Top Manhattan triple Michelin-star eatery Eleven Madison Park, owned by Daniel Humm, is going vegan when it reopens in June.
Eleven Madison Park, one of New York’s most revered fine dining restaurants, has announced that it will be switching to a plant-based menu upon its reopening.
Having been shut for 15 months due to the pandemic, the Manhattan eatery, which has retained three Michelin stars since 2012, is set to reopen on June 10. Owned by Swiss chef Daniel Humm, the move is likely to send shockwaves through the Manhattan food scene, with a restaurant once noted for its lavender honey-glazed duck and butter-poached lobster now going vegan.
“When we began to imagine what Eleven Madison Park would be like after the pandemic — when we started to think about food in creative ways again — we realized that not only has the world changed, but that we have changed as well,” Humm wrote in a statement posted on the restaurant’s website. “We have always operated with sensitivity to the impact we have on our surroundings, but it was becoming ever clearer that the current food system is simply not sustainable, in so many ways.”
He added: “It was clear that after everything we all experienced this past year, we couldn’t open the same restaurant.” It was followed by the announcement the entire menu will be made from plants.
“This decision was inspired by the challenge to get to know our ingredients more deeply, and to push ourselves creatively. It wasn’t clear from the onset where we would end up. We promised ourselves that we would only change direction if the experience would be as memorable as before,” he said.
“We asked ourselves: What are the most delicious aspects of our dishes, and how could we achieve the same level of flavor and texture without meat? It’s crucial to us that no matter the ingredients, the dish must live up to some of my favorites of the past.”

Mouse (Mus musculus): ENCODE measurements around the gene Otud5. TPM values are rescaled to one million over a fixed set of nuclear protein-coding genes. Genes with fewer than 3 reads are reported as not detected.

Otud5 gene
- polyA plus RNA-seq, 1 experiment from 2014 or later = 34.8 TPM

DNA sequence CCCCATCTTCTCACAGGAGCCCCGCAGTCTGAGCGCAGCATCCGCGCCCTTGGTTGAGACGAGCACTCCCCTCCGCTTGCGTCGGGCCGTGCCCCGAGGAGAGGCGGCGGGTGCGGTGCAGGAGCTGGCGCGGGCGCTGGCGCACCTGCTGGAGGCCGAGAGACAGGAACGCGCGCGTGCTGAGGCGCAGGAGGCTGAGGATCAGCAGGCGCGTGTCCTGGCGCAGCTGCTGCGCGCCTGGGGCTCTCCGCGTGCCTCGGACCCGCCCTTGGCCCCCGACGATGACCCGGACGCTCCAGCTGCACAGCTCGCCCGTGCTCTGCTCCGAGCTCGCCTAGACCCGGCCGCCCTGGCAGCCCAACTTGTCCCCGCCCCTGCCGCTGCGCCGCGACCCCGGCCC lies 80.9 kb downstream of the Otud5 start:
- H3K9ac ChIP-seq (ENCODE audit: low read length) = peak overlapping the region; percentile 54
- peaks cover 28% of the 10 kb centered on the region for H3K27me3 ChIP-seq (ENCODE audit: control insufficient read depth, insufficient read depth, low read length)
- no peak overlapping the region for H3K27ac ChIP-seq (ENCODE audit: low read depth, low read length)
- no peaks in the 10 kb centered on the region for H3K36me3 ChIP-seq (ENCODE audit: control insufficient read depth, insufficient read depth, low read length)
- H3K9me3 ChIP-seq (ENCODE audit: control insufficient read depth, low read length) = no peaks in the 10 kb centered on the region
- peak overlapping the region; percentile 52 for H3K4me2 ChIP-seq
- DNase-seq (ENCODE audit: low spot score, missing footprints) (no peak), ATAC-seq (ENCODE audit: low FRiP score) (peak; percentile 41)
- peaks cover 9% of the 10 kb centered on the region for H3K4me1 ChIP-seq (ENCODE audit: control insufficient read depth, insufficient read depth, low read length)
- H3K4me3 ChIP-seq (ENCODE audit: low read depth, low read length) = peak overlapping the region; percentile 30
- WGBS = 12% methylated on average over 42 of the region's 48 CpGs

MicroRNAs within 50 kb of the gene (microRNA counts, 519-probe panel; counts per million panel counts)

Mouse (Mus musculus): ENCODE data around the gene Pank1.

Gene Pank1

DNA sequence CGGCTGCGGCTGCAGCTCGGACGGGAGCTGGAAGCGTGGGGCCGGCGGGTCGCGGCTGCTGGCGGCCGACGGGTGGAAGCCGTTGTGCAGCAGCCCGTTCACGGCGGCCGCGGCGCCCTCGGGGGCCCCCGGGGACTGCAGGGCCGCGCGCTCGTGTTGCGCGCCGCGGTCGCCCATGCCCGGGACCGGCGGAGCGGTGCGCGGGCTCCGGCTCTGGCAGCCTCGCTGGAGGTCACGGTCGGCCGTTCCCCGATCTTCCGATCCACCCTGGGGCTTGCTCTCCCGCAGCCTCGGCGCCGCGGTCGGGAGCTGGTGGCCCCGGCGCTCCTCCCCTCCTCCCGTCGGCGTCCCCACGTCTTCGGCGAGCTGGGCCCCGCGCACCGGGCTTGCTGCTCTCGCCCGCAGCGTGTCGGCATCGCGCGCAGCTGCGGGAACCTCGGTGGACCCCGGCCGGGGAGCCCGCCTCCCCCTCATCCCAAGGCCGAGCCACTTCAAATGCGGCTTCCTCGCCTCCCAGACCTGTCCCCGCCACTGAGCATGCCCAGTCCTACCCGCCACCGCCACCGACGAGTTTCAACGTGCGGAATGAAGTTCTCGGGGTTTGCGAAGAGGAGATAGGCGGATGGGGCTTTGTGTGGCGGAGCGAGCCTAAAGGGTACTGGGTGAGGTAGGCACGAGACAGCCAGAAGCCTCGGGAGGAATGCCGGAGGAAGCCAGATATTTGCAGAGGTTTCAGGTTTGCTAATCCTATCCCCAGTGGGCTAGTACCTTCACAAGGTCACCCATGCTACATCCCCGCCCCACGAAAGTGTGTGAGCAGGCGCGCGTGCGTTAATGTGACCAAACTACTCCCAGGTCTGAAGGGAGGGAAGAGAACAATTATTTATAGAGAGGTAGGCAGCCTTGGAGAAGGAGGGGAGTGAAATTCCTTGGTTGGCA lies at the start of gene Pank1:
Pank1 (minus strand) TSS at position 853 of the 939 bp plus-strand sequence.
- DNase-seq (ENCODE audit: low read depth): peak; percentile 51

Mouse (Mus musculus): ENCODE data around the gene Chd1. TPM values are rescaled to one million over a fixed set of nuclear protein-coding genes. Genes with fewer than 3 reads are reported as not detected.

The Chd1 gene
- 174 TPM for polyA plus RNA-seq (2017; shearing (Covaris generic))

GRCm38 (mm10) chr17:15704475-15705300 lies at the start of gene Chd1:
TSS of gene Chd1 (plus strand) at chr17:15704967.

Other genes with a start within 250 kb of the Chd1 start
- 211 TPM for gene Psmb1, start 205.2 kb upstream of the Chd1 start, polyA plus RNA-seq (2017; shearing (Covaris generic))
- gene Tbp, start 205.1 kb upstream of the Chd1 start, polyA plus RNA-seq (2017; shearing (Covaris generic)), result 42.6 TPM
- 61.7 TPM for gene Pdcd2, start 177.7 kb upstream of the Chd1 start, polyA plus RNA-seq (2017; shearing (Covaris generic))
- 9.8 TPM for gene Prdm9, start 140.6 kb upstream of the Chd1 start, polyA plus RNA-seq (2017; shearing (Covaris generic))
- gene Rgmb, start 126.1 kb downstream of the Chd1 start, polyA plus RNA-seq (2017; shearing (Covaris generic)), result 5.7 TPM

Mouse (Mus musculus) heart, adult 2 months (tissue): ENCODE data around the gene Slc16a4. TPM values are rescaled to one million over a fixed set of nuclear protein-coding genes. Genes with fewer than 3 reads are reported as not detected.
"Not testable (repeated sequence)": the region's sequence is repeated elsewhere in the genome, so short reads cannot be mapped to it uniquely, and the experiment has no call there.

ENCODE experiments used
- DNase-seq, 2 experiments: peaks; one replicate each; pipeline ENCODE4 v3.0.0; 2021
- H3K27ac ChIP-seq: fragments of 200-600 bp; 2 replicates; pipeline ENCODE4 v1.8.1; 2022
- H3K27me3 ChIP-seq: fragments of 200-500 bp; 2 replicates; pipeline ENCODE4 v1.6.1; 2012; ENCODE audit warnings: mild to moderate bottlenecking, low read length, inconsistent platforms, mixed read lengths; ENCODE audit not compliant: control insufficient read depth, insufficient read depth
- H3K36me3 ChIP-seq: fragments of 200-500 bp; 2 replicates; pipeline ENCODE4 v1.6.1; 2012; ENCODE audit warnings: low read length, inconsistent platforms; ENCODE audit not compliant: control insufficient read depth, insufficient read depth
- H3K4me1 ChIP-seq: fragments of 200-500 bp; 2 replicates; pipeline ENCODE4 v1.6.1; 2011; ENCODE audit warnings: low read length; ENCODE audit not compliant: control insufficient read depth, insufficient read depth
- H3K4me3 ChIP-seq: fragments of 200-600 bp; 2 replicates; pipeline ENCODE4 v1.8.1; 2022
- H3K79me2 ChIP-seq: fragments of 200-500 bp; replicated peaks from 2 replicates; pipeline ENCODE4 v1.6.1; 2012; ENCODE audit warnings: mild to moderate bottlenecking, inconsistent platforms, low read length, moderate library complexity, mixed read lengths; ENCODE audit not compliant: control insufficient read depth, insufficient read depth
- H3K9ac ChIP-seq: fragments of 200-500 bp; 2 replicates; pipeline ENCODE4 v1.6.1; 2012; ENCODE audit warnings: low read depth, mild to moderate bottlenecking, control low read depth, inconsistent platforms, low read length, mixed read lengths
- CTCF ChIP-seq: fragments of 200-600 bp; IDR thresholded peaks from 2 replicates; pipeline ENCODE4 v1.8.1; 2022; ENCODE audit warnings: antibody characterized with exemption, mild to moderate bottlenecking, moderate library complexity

Humm admitted that he’s had his doubts about the radical shift, but gained reassurance when he saw the dishes the kitchen had come up with. While the Times reports that the menu won’t be entirely plant-based, with milk and honey still being offered with coffee and tea, the chef said that the New York City restaurant is developing plant-based milks, butters and creams, alongside “the most flavorful vegetable broths and stocks”.
“We are exploring fermentation, and understand that time is one of the most precious ingredients. What at first felt limiting began to feel freeing, and we are only scratching the surface,” he added.
Eleven Madison Park’s decision to switch to a vegan menu is being touted as a statement that many will follow, as high-profile restaurants and big names in the food industry affect change and ally themselves with a more sustainable food system.
“All this has given us the confidence to reinvent what fine dining can be,” wrote Humm. “It makes us believe that this is a risk worth taking.”